In the age of the COVID pandemic, mask mandates, and long lines for vaccines, we all need something to do in our downtime. I’ve learned over the past year or so that tabletop games are a great catalyst for interacting with friends. Apps like Zoom and Discord are all that’s really needed, along with some character sheets and maps to share. One of our players eventually emulated the sessions to Roll20, a website made specifically for playing tabletop games virtually. Essentially, we found solace in role-playing a sci-fi super-pandemic in the midst of a real-life pandemic.
The issue of having a wildly niche audience is all too familiar when it comes to finding tabletop gamers–this game is made ultimately for people who are tabletop gamers and also are Alien fans. There’s not a lot of overlap so finding players can be difficult. Luckily the comradary found playing with fellow fans of the series makes it all worthwhile.
After a survey with our players, one issue in all of the feedback was the difficulty adapting to a game wherein the gameplay and actions are too open-ended. The players were all familiar with RPG tabletop gameplay but they noted that this game was hard to adjust to. Most said they would have approached many situations differently if they knew they were able to avoid or reveal and deterrence. For instance, doing mobility checks to traverse different routes or move silently would have helped when Jordan’s character got face-hugged because Andrew let his character rifle, very loudly, through a bunch of desks in a dark room. There is a silver lining in this feedback though. Every player we played with really liked the aspect of a game that is so narrative driven, and I agree. It’s a fun yet nerve-wracking trip through the Alien universe.
The Alien RPG is fun because it offers players seemingly infinite options to overcome any problem. Narrative driven stories are made to cause conflict and stress for both the characters in-game and the players in the real world. The game does have a steep learning curve in the beginning but after a play session or two we were all confident in our roles. Ben was even so confident he made his android character do an impressive jump kick to knock a Neomorph out of the airlock. It was awesome.
If you’re looking for a perfect rendition of the Alien universe into a tabletop game, this is it. It can be just as fun as D&D in the right setting–perhaps even more fun. I can’t lie to you about your chances of survival but. . . you have my sympathies.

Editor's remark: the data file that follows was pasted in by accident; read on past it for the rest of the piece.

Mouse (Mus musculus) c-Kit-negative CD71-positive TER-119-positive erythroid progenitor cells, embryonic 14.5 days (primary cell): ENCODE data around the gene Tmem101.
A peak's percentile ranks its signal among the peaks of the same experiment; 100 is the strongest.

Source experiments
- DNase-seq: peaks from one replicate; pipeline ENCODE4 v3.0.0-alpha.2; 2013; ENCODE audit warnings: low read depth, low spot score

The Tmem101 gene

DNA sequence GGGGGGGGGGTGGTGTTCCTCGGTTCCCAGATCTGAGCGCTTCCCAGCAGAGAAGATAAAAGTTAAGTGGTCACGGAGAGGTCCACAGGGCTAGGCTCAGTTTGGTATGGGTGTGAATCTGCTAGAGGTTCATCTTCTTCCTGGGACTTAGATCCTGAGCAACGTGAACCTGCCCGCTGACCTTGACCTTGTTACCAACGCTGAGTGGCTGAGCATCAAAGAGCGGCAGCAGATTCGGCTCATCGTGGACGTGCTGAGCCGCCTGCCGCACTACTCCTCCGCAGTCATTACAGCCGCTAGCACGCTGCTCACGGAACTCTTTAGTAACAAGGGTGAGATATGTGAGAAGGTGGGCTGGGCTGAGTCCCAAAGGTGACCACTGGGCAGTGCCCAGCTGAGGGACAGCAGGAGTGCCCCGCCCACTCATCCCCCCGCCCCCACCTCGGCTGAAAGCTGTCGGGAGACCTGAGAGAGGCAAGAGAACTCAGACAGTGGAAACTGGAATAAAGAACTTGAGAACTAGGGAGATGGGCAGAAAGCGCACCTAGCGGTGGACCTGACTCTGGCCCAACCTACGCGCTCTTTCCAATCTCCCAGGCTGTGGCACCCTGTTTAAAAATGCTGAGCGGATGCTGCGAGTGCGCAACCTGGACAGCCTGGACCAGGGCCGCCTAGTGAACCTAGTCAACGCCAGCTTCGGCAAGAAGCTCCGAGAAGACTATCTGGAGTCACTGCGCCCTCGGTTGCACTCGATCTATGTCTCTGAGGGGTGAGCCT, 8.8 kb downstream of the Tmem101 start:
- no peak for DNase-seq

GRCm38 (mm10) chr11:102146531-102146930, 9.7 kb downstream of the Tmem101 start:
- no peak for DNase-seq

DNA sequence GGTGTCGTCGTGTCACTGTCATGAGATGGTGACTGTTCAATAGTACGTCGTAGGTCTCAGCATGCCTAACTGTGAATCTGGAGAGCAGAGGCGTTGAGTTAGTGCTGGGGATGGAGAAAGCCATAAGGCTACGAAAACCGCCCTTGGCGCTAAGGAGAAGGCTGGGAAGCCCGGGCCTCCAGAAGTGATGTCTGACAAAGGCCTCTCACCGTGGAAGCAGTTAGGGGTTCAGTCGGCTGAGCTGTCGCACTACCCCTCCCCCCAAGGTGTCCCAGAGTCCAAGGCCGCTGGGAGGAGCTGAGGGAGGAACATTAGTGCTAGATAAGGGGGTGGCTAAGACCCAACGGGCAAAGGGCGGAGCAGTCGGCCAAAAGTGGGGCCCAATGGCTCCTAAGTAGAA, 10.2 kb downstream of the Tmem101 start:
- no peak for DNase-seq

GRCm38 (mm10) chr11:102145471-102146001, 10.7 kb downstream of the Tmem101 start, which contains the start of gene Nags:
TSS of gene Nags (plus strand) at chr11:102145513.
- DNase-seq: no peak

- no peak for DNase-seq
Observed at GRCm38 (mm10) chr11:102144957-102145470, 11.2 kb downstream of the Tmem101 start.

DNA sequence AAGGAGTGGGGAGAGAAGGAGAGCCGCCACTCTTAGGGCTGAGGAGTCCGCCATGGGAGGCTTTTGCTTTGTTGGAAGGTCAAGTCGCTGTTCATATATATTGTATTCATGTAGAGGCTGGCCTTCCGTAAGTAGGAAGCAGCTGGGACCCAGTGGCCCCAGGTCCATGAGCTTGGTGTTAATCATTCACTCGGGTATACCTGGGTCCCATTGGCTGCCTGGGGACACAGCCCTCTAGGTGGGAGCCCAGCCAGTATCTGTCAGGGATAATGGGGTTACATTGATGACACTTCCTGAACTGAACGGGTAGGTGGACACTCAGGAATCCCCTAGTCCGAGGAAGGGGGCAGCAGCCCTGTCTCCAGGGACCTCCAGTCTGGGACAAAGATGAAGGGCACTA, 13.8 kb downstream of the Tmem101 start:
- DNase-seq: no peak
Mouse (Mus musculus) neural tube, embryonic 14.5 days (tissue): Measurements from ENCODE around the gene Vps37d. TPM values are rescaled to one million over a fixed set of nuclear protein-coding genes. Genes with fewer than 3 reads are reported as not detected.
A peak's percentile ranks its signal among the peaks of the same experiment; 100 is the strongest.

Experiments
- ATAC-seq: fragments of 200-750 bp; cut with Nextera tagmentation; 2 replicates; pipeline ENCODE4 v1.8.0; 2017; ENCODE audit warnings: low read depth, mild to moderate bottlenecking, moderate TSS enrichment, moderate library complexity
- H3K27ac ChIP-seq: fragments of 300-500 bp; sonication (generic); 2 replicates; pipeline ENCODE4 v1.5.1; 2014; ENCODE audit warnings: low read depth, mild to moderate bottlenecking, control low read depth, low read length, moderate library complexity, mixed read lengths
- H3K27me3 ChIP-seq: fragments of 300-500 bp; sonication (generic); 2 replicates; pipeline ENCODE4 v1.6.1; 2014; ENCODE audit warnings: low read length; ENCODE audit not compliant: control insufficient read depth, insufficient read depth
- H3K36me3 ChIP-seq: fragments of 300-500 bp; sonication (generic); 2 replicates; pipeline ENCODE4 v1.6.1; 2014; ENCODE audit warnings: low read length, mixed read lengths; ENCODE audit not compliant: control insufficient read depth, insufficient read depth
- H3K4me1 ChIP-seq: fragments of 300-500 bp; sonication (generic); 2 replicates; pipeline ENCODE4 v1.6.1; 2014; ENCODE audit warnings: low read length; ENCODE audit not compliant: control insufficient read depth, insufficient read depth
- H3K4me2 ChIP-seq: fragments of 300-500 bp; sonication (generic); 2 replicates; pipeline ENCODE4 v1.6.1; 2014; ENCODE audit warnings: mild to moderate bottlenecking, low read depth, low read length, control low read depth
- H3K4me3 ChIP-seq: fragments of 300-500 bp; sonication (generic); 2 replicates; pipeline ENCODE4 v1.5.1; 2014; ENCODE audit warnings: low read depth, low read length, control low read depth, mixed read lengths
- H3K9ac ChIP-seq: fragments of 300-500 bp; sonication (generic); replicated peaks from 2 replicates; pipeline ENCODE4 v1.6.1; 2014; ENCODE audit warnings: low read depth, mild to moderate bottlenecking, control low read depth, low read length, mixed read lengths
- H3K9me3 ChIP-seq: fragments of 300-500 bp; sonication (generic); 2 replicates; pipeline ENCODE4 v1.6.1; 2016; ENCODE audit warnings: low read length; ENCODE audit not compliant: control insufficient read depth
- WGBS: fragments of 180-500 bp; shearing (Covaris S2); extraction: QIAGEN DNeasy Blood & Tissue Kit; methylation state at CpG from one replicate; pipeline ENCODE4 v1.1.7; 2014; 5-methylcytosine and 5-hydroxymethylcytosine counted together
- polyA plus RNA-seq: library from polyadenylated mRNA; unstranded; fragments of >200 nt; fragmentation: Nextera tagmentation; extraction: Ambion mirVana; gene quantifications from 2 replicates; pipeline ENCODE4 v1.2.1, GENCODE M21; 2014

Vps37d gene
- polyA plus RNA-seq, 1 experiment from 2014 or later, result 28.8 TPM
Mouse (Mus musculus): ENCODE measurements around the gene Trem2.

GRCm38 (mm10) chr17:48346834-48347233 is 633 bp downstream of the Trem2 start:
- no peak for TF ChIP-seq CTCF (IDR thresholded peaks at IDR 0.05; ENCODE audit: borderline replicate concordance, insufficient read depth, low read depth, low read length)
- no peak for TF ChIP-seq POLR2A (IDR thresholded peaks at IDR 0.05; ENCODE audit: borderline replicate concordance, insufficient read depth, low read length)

In the past five years or so, we’ve seen lots of remakes and remasters in both movies and video games. With nostalgia being the popular drive for content creation, Nintendo has jumped on the bandwagon with Pokemon: Let’s Go Eevee/Pikachu as their pseudo-remake of Pokemon Red/Blue. I say “pseudo” because this game is very close to being a full-on remake, but there are several changes and additions that lead to a “passing of the torch” feeling from this game. Since gaming has significantly advanced in both technology and narrative since the late 90’s, so let’s go aboard the nostalgia train and see the improvements made with Pokemon: Let’s Go!
Players of the original Pokemon games on Gameboy will feel right at home in this nostalgia-driven adventure through the Kanto Region. The original titles weren’t very impressive visually and were loaded with glitches (some to exploit,) but we all quickly caught onto the hype and why this franchise is popular. With this new installment, the hype is still there, and all the same memorable pokemon and characters are present.
Bearing this in mind, I was impressed to see people and places reimagined in 3D with much more to interact with. Familiar songs from the original are also remade to match the updated look. There is a significant degree of attention to detail in the reimagined world. For instance, the protagonist will kneel when speaking with children. However, this is the Nintendo Switch we’re talking about. The game looks good enough overall, but it looks like it could run on GameCube or a smartphone. They’re not really breaking new ground with these graphics, but it doesn’t detract from the fun.
Catching pokemon is similar to how Pokemon GO works now, which I think is actually a good idea. It was always frustrating to have to weaken a pokemon to near-faint, hoping you don’t knock it out. The new method simply focuses on throwing the pokeballs and lure. You’ll be rewarded with better aim and timing with additional XP for all the pokemon in your party at that time.
You also get a companion depending on which game you have, Pikachu or Eevee. I went with Eevee, because I never caught on to the Pikachu fandom. Also, Eevee is a cool companion but instead of saying it’s name, it just screams “BOYYY!” or something like “BOYYYO PE!” It’s really off-putting because it sounds like a ravenous K-Pop fan.
Strangely though all the other pokemons’ cries are a higher quality version of their Gameboy counterparts. This seems a bit lazy considering that we know pokemon like Chansey, Charmander, and Squirtle simply cry out their own name; where’s the consistency?
One of my favorite changes made was the shift in how the Hidden Machines (HM’s) are used. This time around, you won’t be required to use a pokemon to use HM abilities. Instead, your companion will do the technique for you. It’s kind of weird to have a Pikachu or Eevee fly you around town, but don’t question it, this is more convenient. Also, TM’s can be used multiple times, making it much easier to distribute those moves you sought out. This helps with the elite trainers in the end-game that show up after beating Pokemon League the first time.
Pokemon Let’s Go is an interesting stroll through the ever expanding pokemon universe, but when I went into this game I thought I was going to like it more than I actually did. Overall, it took me 18 hours of playtime to complete the game, and I enjoyed myself most of the way through. This is a cool remake, but it is lacking in many areas. Recently, Nintendo announced they would be doing something with the “Let’s Go” series, so hopefully more improvements will be made that make the games more appealing. And finally, with a price tag of 60 USD, the same price as Mario Odyssey and the FF7 Remake, Pokemon Let’s Go leaves much to be desired. It’s a good game, not a great game, and I recommend waiting until the price drops or it’s on sale.